https://www.geosci-instrum-method-data-syst.net/7/245/2018/gi-7-245-2018-f05

Figure 5The spectral dispersion at all nine footprints of the three bands: the O2 A-band (a), the WCO2 band (b), and the SCO2 band (c).

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We summed the ILS profile variation in the comparisons above to obtain the area variation in the ILS profile. This measure can be thought of as the spectral response variation between footprint 5 and the other footprints in the spatial dimension. The maximum response variations are as follows: 0.5 %, 0.09 %, and −1.62 % in the first, middle, and last channels in the O2 A-band; 0.63 %, 0.38 %, and −0.52 % in the first, middle, and last channel in the WCO2 band; and 0.21 %, −0.15 %, 0.33 % in the first, middle, and last channel in the SCO2 band, respectively. On the whole, the consistency of the ILS values across the spatial and spectral dimensions is perfect in the three bands. Most of the ILS response variations are less than 0.63 %. The maximum ILS variation was −1.62 % in last channel of the O2 A-band between footprint 1 and footprint 5. Most of the bias is present at both wings of the ILS profiles and is negligible at the centroid wavelength of the ILS. Thus, the ILS variations resulting in changes in radiometric response and spectral dispersion are of little significance.

4.3 FWHM

The FWHM can be used to identify the spectral resolution of hyper-spectrometers. The FWHM was calculated from the ILS values for each channel in the three bands. The FWHMs for all channels are between 0.0393 and 0.0422 nm in the O2 A-band, 0.123 and 0.128 nm in the WCO2 band, and 0.16 and 0.17 nm in the SCO2 band. Thus, the spectral resolving power (λ∕Δλ) values are ∼19 000, ∼12 800, and ∼12 250 in the O2 A-band, the WCO2 band, and the SCO2 band, respectively, which indicates that the spectral resolution meets the mission requirements.

5 Conclusions
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The spectral calibration of a super-high-resolution spectrometer is a big challenge due to the rigid precision requirements and the time-consuming nature of the work. In this study, we devised an elaborate automatic spectral calibration measurement device. The response of each channel of the ACGS was directly and automatically measured by a device that combines a tunable diode laser and a wavemeter, and this device, which was designed and implemented during this work, performs measurements without gaps in the spectral range of each band except for the last 7 nm in the longer wavelengths of the SCO2 band. Values for these 7 nm were extrapolated from laser measurements of the first 33 nm of the SCO2 band. Based on these data measured by lasers, we calculated and evaluated the ILS, FWHM, and spectral dispersion in each channel of the three bands. The ILSs were detailed in a previous section and were noticeably symmetrical and perfectly consistent across all channels in the three bands. The variation in the ILS resulted in negligible errors in the radiometric response and spectral calibrations. The FWHM characterization meets the mission requirements. The spectral dispersion had excellent consistency in the spatial dimension of each band and had good linearity in the spectral dimension of each band. Taken together, these results suggest that the ACGS spectral characterization meets the mission requirements. These characterizations will be evaluated again during the TanSat checkout on orbit, and the data will be validated using other similar space-based measurements.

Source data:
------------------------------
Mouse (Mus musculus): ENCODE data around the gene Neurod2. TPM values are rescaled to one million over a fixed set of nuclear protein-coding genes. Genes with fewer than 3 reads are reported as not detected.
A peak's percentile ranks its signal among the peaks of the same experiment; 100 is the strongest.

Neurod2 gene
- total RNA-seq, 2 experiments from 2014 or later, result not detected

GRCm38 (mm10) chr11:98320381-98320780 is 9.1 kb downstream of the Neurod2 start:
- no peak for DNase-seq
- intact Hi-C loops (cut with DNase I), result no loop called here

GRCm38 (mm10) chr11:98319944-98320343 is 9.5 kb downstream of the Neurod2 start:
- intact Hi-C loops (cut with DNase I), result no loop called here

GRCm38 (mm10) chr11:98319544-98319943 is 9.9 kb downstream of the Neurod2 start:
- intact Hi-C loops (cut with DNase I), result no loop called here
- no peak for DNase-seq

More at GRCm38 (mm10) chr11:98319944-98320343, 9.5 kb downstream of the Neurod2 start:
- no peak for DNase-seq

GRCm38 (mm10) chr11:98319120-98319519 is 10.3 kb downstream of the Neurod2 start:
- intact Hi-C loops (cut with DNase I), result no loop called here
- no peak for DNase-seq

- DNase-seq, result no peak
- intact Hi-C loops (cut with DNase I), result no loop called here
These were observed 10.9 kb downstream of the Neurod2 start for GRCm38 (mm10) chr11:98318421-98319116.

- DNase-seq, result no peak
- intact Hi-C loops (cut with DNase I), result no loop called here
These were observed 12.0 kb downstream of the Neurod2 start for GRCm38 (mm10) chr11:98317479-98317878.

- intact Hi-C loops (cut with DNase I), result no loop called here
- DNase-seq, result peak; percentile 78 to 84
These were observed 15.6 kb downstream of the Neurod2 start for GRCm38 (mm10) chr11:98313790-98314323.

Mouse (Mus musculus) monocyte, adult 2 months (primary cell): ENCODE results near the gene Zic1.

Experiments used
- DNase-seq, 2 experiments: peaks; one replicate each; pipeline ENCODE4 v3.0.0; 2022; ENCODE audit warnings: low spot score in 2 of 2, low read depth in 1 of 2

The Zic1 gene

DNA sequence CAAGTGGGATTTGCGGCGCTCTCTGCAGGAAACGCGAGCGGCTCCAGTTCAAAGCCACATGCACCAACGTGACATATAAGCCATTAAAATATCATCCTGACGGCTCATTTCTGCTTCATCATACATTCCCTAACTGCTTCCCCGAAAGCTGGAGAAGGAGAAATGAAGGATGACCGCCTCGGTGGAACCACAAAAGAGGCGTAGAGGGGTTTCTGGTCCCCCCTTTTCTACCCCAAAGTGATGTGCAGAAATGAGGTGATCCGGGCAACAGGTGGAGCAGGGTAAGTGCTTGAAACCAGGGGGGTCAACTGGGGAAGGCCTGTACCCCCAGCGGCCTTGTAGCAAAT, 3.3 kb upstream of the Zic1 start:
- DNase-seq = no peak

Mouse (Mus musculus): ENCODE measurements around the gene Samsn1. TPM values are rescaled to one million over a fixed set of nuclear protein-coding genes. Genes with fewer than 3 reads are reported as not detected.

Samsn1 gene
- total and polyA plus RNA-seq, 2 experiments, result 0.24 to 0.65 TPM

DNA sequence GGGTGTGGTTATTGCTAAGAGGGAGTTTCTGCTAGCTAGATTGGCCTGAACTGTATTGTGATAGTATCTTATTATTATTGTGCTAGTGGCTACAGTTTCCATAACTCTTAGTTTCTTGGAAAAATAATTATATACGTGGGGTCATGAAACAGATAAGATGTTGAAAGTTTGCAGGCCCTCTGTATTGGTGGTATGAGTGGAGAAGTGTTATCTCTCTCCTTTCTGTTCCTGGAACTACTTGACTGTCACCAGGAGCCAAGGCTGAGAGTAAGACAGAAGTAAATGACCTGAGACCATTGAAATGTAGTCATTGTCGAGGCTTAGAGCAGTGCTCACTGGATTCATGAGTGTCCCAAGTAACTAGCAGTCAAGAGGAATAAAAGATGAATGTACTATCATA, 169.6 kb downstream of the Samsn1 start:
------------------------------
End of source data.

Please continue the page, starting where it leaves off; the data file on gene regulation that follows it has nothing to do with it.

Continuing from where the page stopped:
Data availability
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Data availability. 

The data generated in this study are available from the corresponding author upon request.

Author contributions
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Author contributions. 

ZhY, YZ and ZeY devised the study and experiment; CL, YB, WL, QW, LW, SG and LT finished the experiment; CL, YB, ZhY, QW and LW wrote the data analysis code and performed the analysis; ZhY wrote the manuscript. All authors contributed to writing the paper.

Competing interests
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Competing interests. 

The authors declare that they have no conflict of interest.

Acknowledgements
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Acknowledgements. 

The authors would like to thank all of the CIOFMP employees who worked wisely and tirelessly to gain the ACGS TVAC data. The research described in this paper was carried out at the NSMC, CIOFMP, and SECM under three contracts (2011AA12A104, 201112A102, and 201112A101) as part of a major project of the Ministry of Science and Technology (MOST), China Earth Observation program (863).

Edited by: Luis Vazquez
Reviewed by: three anonymous referees

References
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TanSat is a key satellite mission in the Chinese Earth Observation program and is designed to measure the global atmospheric column-averaged dry-air CO2 mole fraction. Several critical aspects of the spectrometer, including the spectral resolution, spectral dispersion, and the instrument line shape function of each channel were evaluated. The instrument line shape function of the spectrometer is notably symmetrical and perfectly consistent across all channels in the three bands.
TanSat is a key satellite mission in the Chinese Earth Observation program and is designed to...